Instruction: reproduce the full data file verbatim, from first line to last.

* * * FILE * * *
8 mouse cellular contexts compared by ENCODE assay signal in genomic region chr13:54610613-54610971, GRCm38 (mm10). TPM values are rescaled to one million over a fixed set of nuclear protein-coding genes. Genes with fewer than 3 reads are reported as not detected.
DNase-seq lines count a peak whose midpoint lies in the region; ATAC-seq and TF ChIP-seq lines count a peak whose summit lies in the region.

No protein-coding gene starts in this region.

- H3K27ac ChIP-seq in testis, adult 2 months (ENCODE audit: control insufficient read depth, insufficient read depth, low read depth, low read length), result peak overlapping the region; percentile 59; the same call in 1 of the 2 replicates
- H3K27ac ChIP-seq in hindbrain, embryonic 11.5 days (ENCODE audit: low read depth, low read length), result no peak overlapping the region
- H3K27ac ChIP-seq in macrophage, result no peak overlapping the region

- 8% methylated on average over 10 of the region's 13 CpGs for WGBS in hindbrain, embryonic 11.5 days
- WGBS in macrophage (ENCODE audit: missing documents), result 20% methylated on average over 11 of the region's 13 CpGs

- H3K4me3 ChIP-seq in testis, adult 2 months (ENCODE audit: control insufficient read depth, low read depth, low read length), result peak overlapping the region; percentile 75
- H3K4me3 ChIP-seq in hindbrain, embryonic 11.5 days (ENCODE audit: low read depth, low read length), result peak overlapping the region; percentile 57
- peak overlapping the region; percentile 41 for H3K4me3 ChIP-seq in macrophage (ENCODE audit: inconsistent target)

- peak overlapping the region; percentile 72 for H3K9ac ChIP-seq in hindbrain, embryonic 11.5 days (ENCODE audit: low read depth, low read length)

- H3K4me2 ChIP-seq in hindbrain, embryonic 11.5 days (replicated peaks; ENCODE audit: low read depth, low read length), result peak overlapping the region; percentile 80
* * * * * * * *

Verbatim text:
8 mouse cellular contexts compared by ENCODE assay signal in genomic region chr13:54610613-54610971, GRCm38 (mm10). TPM values are rescaled to one million over a fixed set of nuclear protein-coding genes. Genes with fewer than 3 reads are reported as not detected.
DNase-seq lines count a peak whose midpoint lies in the region; ATAC-seq and TF ChIP-seq lines count a peak whose summit lies in the region.

No protein-coding gene starts in this region.

- H3K27ac ChIP-seq in testis, adult 2 months (ENCODE audit: control insufficient read depth, insufficient read depth, low read depth, low read length), result peak overlapping the region; percentile 59; the same call in 1 of the 2 replicates
- H3K27ac ChIP-seq in hindbrain, embryonic 11.5 days (ENCODE audit: low read depth, low read length), result no peak overlapping the region
- H3K27ac ChIP-seq in macrophage, result no peak overlapping the region

- 8% methylated on average over 10 of the region's 13 CpGs for WGBS in hindbrain, embryonic 11.5 days
- WGBS in macrophage (ENCODE audit: missing documents), result 20% methylated on average over 11 of the region's 13 CpGs

- H3K4me3 ChIP-seq in testis, adult 2 months (ENCODE audit: control insufficient read depth, low read depth, low read length), result peak overlapping the region; percentile 75
- H3K4me3 ChIP-seq in hindbrain, embryonic 11.5 days (ENCODE audit: low read depth, low read length), result peak overlapping the region; percentile 57
- peak overlapping the region; percentile 41 for H3K4me3 ChIP-seq in macrophage (ENCODE audit: inconsistent target)

- peak overlapping the region; percentile 72 for H3K9ac ChIP-seq in hindbrain, embryonic 11.5 days (ENCODE audit: low read depth, low read length)

- H3K4me2 ChIP-seq in hindbrain, embryonic 11.5 days (replicated peaks; ENCODE audit: low read depth, low read length), result peak overlapping the region; percentile 80